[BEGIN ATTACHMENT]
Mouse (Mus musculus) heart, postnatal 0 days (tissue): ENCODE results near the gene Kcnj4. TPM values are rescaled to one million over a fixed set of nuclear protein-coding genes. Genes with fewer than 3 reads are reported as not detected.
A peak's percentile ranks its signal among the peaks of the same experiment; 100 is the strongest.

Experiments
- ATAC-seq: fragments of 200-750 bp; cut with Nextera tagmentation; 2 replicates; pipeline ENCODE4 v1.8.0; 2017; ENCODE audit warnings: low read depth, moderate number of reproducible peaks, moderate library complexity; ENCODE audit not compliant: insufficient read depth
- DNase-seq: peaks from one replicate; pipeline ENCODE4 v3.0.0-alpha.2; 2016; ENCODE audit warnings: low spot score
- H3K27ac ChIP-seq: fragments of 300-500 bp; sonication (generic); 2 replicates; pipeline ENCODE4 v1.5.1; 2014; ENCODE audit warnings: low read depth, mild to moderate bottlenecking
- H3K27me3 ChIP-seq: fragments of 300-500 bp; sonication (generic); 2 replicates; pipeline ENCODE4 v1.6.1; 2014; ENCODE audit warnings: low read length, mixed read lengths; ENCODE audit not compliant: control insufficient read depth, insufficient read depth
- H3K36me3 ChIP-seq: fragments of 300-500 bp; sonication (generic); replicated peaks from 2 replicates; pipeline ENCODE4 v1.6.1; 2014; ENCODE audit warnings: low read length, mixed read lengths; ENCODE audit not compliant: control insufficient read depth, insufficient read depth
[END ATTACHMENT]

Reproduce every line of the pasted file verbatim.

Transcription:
Mouse (Mus musculus) heart, postnatal 0 days (tissue): ENCODE results near the gene Kcnj4. TPM values are rescaled to one million over a fixed set of nuclear protein-coding genes. Genes with fewer than 3 reads are reported as not detected.
A peak's percentile ranks its signal among the peaks of the same experiment; 100 is the strongest.

Experiments
- ATAC-seq: fragments of 200-750 bp; cut with Nextera tagmentation; 2 replicates; pipeline ENCODE4 v1.8.0; 2017; ENCODE audit warnings: low read depth, moderate number of reproducible peaks, moderate library complexity; ENCODE audit not compliant: insufficient read depth
- DNase-seq: peaks from one replicate; pipeline ENCODE4 v3.0.0-alpha.2; 2016; ENCODE audit warnings: low spot score
- H3K27ac ChIP-seq: fragments of 300-500 bp; sonication (generic); 2 replicates; pipeline ENCODE4 v1.5.1; 2014; ENCODE audit warnings: low read depth, mild to moderate bottlenecking
- H3K27me3 ChIP-seq: fragments of 300-500 bp; sonication (generic); 2 replicates; pipeline ENCODE4 v1.6.1; 2014; ENCODE audit warnings: low read length, mixed read lengths; ENCODE audit not compliant: control insufficient read depth, insufficient read depth
- H3K36me3 ChIP-seq: fragments of 300-500 bp; sonication (generic); replicated peaks from 2 replicates; pipeline ENCODE4 v1.6.1; 2014; ENCODE audit warnings: low read length, mixed read lengths; ENCODE audit not compliant: control insufficient read depth, insufficient read depth